sparky

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Re: poplar vs. plywood
« Reply #10 on: November 07, 2007, 12:30:30 AM »
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Tom- I assume by "guide" you mean the rip fence. Yes, this is a weak point on low-end saws, but you can work around it.  If the fence doesn't lock down tightly enough to stay in place, there is usually a screw that will tighten up the locking mechanism.  Don't rely on the fence to square itself on this type of saw- lightly snug the fence, then use a ruler to measure from the fence to the teeth on the blade both in front and back, tap it into place, then finish tightening the fence.  It's a little extra work, but you can get surprisingly accurate cuts from even the cheapest table saw.

qantaqa

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Re: poplar vs. plywood
« Reply #11 on: November 07, 2007, 12:51:03 PM »
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tom: just so you're warned, most of craftsman's power tools, drills and the like, are ryobi.  I used to work there selling tools, and spent some time researching part numbers and manufacturers for my own amusement...

if you're considering purchasing from sears, ask the sales person...

cheers!!

john

sd80mac

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Re: poplar vs. plywood
« Reply #12 on: November 07, 2007, 04:26:28 PM »
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This is an interesting discussion as I have considered Poplar for benchwork on many occasions. I was always detered by the cost of it, but when you think of building your layout in terms of quality vs. quantity or cost you can somewhat justify it. The wood is straight, smooth, clean, and usually free of knots. In fact, a friend of mine just had a 7' x 10' O-scale demonstration layout built from Poplar and it when together quite well. It sturdy, and neatly constructed. I suppose time will tell as far as warping goes though.

Basically, if you want neat, clean, module construction, and don't have the means to rip to size even the cheap Chinese "Baltic Birch" plywood, I think Poplar is a good alternative.

Donnell

ednadolski

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Re: poplar vs. plywood
« Reply #13 on: November 07, 2007, 07:19:23 PM »
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The guide is not parallel to the blade, so I have to increase the tolerance a little, creating enough slop that the wood goes through but at the cost of having a wavy cut. ;D

Sometimes you can adjust the heeling for better parallelism (that was something I was always tweaking on my old craftsman).  The rip fence on those little saws is usually kinda undersized for longer/larger stock -- sometimes just clamping a longer straightedge in place will work better than using the fence.   Supporting the work properly is important too -- I have one of those roller stands that I place behind the saw, to keep the work from falling as it exits.  And with that good/sharp blade the saw will cut more easily so you can concentrate on feeding the work as accurately as possible.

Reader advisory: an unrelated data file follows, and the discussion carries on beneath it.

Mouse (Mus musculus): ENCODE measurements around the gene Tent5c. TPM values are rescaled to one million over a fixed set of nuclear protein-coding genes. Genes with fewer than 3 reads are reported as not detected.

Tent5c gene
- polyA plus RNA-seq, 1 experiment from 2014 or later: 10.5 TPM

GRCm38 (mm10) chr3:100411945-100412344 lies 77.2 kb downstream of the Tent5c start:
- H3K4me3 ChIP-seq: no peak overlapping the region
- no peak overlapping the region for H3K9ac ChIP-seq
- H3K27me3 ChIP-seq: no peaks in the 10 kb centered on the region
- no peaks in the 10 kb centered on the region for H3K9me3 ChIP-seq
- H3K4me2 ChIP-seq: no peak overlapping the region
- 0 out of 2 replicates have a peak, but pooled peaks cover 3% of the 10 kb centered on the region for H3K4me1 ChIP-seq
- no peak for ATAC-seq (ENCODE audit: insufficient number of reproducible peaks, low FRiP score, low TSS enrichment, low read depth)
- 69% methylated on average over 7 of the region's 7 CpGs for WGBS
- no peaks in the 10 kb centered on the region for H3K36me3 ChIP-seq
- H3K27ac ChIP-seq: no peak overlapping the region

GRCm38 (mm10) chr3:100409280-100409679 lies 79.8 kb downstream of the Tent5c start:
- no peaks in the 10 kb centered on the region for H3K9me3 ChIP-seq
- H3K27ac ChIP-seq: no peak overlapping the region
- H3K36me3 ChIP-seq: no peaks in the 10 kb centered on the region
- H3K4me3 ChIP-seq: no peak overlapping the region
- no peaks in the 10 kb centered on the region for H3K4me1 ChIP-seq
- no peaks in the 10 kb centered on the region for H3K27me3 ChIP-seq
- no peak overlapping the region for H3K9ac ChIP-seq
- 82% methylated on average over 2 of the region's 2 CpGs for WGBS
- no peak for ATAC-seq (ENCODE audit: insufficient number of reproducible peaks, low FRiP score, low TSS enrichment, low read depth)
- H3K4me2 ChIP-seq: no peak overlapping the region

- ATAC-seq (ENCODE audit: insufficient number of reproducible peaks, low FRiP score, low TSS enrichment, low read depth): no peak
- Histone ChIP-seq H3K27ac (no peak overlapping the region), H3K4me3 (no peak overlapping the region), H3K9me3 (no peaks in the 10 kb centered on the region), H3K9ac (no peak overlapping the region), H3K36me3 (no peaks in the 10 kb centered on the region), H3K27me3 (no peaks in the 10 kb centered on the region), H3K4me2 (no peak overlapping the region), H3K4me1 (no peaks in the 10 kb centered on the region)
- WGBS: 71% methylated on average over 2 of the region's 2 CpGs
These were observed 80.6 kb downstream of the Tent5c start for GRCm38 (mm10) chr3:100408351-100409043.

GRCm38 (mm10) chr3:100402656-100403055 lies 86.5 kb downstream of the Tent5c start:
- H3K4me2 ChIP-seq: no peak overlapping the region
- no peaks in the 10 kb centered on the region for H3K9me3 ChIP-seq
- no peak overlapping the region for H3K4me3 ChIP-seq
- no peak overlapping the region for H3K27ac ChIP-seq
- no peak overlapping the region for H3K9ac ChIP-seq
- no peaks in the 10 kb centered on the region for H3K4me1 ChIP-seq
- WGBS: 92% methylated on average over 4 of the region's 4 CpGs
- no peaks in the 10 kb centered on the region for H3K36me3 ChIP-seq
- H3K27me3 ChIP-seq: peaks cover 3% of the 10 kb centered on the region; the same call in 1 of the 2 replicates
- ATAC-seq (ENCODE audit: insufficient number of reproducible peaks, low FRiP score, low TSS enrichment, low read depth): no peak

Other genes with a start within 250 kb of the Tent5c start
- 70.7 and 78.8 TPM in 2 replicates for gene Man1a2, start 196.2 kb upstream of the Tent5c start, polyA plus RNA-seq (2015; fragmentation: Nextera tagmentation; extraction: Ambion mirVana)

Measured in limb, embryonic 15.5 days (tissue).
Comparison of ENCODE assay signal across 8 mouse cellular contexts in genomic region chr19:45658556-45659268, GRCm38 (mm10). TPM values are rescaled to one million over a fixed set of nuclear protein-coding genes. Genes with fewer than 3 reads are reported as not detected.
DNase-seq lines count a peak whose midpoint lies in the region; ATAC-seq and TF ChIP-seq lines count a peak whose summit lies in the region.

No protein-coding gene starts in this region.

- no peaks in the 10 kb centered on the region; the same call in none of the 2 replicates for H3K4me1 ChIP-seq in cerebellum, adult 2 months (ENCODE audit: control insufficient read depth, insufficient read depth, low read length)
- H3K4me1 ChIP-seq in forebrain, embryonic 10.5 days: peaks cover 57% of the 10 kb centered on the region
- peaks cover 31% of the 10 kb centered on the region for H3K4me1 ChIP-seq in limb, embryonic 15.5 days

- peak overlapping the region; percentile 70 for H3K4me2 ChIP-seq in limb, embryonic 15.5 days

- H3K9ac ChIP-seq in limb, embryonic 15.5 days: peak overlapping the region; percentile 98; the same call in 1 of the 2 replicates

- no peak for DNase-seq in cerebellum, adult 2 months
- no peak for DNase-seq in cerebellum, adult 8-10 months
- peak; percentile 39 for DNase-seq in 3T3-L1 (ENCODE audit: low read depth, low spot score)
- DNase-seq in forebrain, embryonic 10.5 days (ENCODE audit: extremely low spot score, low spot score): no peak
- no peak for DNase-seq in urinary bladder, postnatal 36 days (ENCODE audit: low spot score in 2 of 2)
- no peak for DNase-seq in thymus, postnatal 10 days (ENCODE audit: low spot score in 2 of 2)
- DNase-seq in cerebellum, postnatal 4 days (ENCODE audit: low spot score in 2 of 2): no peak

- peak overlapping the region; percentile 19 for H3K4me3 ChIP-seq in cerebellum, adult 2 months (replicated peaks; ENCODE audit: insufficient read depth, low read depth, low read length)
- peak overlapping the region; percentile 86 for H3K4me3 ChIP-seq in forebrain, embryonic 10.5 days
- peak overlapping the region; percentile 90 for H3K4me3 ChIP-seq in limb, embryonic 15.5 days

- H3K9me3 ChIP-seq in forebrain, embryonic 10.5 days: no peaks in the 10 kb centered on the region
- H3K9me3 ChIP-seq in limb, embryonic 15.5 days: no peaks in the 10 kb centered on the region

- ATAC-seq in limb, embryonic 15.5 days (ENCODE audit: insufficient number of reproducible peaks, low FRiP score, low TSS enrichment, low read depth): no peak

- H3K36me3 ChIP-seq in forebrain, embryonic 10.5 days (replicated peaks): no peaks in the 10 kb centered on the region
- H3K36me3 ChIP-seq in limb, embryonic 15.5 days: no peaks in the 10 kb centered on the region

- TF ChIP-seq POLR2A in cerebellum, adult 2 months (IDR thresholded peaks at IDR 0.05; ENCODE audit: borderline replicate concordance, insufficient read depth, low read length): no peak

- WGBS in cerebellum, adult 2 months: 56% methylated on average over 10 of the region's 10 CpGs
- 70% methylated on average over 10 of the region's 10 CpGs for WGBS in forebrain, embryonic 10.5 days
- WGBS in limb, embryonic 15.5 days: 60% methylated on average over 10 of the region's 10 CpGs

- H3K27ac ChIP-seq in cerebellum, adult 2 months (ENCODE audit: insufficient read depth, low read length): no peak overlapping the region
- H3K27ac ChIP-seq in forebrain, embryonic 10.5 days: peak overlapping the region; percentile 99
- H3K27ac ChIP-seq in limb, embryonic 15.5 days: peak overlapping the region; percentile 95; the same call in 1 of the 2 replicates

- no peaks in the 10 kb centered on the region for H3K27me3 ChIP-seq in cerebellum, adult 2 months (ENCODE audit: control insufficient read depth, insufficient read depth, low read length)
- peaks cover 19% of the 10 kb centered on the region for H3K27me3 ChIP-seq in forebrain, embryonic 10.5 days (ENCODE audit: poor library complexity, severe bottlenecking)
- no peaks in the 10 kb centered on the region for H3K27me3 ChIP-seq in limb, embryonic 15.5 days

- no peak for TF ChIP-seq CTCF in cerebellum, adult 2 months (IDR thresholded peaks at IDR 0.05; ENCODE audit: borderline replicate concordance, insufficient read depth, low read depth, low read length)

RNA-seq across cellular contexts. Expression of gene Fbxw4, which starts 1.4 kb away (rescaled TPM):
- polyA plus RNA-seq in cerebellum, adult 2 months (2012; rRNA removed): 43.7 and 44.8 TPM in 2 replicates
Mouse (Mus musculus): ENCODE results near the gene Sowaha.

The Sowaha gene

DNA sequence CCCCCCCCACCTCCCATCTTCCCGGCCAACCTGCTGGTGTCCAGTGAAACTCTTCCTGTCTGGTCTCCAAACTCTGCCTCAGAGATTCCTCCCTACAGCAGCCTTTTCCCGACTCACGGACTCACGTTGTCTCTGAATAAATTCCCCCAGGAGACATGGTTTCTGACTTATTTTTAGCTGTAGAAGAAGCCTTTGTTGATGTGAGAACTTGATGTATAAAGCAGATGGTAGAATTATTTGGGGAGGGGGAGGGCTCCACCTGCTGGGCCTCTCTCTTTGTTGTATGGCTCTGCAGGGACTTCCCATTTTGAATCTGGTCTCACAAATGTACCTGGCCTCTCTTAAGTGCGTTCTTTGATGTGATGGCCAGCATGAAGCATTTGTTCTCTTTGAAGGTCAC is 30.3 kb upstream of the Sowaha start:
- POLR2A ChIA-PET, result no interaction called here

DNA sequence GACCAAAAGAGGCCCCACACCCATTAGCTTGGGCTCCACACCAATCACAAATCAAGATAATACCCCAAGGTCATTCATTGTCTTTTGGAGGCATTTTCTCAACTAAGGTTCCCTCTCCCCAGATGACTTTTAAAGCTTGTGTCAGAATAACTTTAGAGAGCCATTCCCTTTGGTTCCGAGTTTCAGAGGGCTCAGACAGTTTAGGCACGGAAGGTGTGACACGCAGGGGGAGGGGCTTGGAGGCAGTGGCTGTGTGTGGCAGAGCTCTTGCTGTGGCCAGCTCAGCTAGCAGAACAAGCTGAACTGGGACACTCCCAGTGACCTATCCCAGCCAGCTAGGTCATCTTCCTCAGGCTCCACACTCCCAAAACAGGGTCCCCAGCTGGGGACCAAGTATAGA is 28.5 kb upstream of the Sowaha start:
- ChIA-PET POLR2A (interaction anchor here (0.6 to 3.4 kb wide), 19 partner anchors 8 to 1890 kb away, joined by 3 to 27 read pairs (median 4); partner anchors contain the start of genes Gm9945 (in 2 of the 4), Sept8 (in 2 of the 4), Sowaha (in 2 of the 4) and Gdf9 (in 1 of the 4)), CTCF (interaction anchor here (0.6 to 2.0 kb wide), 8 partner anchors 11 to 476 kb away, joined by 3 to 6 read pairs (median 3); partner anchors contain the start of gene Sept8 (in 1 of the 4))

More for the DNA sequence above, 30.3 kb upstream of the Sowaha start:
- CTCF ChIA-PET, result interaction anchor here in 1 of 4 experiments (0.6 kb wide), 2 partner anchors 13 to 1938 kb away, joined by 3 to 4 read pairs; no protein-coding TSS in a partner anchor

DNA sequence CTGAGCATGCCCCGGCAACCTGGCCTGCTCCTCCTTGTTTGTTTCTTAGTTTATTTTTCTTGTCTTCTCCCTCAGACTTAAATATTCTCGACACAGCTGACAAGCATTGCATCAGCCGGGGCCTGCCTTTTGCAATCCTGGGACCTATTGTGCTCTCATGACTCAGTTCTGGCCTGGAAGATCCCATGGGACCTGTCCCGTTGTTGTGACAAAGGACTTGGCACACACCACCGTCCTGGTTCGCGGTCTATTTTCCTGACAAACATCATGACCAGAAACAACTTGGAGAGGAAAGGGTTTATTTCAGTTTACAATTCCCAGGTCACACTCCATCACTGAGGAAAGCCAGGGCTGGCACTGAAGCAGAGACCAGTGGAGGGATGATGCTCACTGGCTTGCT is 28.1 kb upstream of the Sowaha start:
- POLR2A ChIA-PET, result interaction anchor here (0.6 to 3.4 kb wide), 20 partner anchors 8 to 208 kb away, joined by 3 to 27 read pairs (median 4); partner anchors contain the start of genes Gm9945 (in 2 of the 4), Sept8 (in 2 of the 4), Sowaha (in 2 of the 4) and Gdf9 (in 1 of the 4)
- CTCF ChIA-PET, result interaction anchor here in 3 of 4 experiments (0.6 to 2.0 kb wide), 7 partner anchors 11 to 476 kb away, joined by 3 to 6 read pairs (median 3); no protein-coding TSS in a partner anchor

But be careful about using that fence as-is if it has too much slop -- you don't want it to bind during a cut and kick back.  that happened to me once and I do not intend to let it happen again (even a small saw can pack a pretty good amount of power).

HTH,
Ed

ednadolski

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Re: poplar vs. plywood
« Reply #14 on: November 07, 2007, 07:31:58 PM »
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Ed- sorry to rain on your parade, but that "cabinet grade" plywood Home Depot is selling is from China, and it's absolute crap.  I've been a carpenter/cabinetmaker for over 20 years.  I used the plywood from HD on one project for a customer for a support frame where it wouldn't be seen so I thought it was fine.  Within 6 months, the stuff I had left over in my shop was unusably warped, and the material at my customer's home had started to delaminate.  I had to re-make all the parts I had used the "cabinet grade" plywood for.  It was an expensive lesson, but a mistake I won't make again.  I will not use plywood that isn't made in the USA or Canada, with the exception of the Baltic Birch plywood I refered to earlier.  Just my $.05 (ajusted for inflation).  Your milage may vary...

The stuff I have is from about 3 years ago and seems to have held up (no warp/de-lam), so I guess I've been fortunate at least so far.   I have seen worse stuff in the 'regular' AC plywoods, where it warps just like you say.  Here in CO it's consistently dry which might help a bit.  Crummy stuff from China seems to be getting more & more common in everything (like all those toys recalled for lead paint).